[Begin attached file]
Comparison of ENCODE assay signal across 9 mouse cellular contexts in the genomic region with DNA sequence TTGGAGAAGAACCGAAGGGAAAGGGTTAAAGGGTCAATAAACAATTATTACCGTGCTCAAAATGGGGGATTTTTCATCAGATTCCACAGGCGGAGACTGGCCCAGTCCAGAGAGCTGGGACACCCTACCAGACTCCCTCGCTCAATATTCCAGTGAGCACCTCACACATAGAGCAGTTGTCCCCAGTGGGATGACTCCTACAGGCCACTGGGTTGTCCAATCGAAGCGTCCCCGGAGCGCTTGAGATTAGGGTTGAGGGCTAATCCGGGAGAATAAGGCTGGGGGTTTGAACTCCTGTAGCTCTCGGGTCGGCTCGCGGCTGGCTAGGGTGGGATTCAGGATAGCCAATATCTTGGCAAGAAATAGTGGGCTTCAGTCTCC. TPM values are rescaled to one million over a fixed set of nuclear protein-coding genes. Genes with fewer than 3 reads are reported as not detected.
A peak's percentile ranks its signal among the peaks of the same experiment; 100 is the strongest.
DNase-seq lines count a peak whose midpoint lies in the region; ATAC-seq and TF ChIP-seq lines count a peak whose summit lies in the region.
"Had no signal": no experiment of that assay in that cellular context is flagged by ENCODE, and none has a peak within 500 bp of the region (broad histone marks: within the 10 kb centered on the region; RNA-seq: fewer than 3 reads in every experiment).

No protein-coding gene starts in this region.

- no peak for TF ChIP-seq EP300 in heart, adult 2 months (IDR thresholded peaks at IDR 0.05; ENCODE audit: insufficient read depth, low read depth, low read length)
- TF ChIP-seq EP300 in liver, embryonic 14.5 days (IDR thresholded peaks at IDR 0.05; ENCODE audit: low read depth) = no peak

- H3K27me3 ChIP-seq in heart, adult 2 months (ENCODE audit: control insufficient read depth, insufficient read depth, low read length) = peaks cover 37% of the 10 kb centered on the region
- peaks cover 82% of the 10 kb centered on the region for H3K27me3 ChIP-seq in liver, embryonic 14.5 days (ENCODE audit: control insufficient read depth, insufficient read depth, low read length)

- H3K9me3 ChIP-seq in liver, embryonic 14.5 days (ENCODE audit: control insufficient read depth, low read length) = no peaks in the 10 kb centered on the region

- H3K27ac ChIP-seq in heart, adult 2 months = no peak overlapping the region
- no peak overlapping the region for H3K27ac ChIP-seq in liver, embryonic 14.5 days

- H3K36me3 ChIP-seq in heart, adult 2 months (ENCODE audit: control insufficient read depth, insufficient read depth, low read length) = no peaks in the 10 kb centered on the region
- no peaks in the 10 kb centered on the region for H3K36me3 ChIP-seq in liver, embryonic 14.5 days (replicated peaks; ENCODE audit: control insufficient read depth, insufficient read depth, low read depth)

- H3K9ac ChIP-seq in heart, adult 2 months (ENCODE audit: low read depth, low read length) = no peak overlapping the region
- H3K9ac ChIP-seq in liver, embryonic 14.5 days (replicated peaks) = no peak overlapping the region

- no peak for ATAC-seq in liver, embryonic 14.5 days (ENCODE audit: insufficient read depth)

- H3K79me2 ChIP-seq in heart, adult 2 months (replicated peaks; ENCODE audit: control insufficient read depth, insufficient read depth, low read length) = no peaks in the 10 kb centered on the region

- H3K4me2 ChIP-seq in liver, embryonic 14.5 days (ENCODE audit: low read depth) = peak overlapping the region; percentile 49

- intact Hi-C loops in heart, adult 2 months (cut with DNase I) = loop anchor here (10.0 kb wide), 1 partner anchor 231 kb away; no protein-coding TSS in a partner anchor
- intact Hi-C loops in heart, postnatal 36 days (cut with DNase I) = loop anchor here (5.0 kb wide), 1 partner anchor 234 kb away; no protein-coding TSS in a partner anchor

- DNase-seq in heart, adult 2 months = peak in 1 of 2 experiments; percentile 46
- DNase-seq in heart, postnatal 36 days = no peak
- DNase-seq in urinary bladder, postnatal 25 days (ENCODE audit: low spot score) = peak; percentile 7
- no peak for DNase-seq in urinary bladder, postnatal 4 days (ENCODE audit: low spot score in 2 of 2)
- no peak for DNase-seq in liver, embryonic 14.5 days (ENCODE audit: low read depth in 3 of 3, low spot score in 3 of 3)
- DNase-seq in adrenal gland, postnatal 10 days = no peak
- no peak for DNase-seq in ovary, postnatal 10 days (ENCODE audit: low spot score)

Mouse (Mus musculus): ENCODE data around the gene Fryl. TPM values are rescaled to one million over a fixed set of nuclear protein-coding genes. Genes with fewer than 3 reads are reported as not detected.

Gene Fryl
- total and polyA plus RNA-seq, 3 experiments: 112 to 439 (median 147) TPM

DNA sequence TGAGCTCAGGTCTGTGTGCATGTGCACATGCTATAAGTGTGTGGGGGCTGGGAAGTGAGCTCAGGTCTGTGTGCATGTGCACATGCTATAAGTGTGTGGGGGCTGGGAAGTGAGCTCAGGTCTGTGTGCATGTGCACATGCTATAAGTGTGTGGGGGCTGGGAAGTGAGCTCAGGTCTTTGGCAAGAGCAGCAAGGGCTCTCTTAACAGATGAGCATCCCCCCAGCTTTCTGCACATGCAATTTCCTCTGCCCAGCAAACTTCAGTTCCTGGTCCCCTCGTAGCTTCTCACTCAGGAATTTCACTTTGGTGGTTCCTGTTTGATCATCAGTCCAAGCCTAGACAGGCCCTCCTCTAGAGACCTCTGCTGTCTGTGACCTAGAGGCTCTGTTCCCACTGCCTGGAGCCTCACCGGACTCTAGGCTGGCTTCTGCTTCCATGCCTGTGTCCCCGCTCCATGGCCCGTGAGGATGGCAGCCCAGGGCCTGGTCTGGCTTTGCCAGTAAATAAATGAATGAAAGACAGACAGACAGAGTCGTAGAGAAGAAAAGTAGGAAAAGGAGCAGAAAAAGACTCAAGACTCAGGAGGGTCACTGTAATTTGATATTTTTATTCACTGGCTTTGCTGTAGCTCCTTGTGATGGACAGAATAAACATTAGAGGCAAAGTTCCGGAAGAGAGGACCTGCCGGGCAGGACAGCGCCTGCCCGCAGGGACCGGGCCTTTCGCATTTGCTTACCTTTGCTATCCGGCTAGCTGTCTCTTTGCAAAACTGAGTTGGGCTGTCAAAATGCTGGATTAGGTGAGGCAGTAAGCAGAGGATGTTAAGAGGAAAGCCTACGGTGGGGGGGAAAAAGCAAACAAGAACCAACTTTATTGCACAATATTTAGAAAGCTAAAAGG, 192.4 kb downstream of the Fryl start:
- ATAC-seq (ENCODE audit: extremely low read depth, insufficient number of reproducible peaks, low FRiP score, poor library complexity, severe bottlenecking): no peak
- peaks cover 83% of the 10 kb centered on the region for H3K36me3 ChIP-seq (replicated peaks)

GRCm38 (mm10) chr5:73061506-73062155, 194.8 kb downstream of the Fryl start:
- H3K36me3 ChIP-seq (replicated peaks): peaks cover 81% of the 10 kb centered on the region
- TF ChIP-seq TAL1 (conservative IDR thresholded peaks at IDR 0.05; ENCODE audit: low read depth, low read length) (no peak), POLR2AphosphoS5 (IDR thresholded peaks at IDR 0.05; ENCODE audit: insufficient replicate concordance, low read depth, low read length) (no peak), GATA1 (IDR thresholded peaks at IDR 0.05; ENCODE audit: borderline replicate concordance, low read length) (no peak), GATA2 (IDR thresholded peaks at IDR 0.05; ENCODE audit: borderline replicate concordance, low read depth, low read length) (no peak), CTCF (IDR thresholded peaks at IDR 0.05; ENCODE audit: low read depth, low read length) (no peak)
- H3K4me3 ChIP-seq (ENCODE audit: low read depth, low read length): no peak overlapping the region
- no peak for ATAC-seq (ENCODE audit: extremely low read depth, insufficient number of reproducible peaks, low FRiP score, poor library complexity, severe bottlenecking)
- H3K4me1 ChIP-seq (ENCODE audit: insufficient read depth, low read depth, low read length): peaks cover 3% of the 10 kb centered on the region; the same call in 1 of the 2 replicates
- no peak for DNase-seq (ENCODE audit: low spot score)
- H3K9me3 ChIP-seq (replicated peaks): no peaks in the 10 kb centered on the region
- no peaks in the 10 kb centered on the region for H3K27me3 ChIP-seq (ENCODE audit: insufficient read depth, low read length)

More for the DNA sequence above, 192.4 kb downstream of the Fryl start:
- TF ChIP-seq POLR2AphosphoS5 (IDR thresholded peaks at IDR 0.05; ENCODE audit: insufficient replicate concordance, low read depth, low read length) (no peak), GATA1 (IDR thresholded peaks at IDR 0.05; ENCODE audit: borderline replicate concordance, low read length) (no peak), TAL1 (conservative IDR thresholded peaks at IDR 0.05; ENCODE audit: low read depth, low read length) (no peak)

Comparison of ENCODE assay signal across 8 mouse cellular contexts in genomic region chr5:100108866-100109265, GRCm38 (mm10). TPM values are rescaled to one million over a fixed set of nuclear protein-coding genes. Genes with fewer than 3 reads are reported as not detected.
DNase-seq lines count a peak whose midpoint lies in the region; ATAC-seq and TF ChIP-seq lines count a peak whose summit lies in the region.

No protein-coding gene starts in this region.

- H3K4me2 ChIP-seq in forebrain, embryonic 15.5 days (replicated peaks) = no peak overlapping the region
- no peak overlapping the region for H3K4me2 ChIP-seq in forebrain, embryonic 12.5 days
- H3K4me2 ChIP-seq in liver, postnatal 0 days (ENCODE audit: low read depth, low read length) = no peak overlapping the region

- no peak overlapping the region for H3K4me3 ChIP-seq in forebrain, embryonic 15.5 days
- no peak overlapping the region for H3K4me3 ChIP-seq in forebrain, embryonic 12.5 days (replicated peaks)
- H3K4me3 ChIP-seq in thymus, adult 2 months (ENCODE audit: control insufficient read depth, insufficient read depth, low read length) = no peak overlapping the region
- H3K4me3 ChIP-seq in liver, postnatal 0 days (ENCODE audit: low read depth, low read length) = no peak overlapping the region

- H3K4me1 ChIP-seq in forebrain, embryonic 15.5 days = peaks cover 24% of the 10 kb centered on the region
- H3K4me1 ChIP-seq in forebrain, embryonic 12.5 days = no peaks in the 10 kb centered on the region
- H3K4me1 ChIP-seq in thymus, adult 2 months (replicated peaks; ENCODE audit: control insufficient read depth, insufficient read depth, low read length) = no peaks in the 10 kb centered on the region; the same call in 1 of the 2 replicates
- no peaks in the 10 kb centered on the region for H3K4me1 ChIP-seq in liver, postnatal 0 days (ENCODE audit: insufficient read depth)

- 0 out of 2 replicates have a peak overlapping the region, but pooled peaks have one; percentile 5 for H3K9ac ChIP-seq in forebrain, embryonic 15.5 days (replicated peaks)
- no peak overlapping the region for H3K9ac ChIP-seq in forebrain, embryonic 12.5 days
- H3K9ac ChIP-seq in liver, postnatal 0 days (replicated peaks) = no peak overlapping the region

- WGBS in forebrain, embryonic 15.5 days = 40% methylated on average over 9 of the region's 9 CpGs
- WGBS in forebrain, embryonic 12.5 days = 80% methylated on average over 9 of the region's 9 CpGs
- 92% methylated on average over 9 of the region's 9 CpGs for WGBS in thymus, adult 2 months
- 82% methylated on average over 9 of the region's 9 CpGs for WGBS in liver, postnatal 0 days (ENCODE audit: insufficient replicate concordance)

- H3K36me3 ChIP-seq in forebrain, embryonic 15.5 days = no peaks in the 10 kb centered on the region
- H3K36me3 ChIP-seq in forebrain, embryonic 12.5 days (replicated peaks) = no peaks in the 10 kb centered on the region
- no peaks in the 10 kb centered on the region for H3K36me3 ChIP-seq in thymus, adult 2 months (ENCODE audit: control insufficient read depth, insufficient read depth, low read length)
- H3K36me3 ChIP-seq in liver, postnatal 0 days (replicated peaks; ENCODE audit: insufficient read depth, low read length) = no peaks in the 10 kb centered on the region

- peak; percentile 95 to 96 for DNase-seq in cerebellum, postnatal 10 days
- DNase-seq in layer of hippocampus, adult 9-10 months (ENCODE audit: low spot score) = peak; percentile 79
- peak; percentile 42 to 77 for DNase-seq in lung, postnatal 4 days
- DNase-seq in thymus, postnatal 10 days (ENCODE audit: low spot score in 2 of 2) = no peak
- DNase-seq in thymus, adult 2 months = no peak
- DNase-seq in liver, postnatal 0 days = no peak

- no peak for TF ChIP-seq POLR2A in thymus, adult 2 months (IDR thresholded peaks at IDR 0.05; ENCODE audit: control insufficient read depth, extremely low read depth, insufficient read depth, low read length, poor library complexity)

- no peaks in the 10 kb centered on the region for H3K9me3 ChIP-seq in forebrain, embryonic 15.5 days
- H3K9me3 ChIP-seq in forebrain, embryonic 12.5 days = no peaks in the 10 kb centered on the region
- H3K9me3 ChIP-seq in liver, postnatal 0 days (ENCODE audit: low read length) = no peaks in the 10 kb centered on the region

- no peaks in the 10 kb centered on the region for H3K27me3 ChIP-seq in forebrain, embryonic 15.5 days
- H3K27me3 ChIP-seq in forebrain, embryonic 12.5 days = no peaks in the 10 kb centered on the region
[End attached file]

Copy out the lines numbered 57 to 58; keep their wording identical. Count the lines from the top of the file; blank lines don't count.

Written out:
- H3K4me1 ChIP-seq in forebrain, embryonic 12.5 days = no peaks in the 10 kb centered on the region
- H3K4me1 ChIP-seq in thymus, adult 2 months (replicated peaks; ENCODE audit: control insufficient read depth, insufficient read depth, low read length) = no peaks in the 10 kb centered on the region; the same call in 1 of the 2 replicates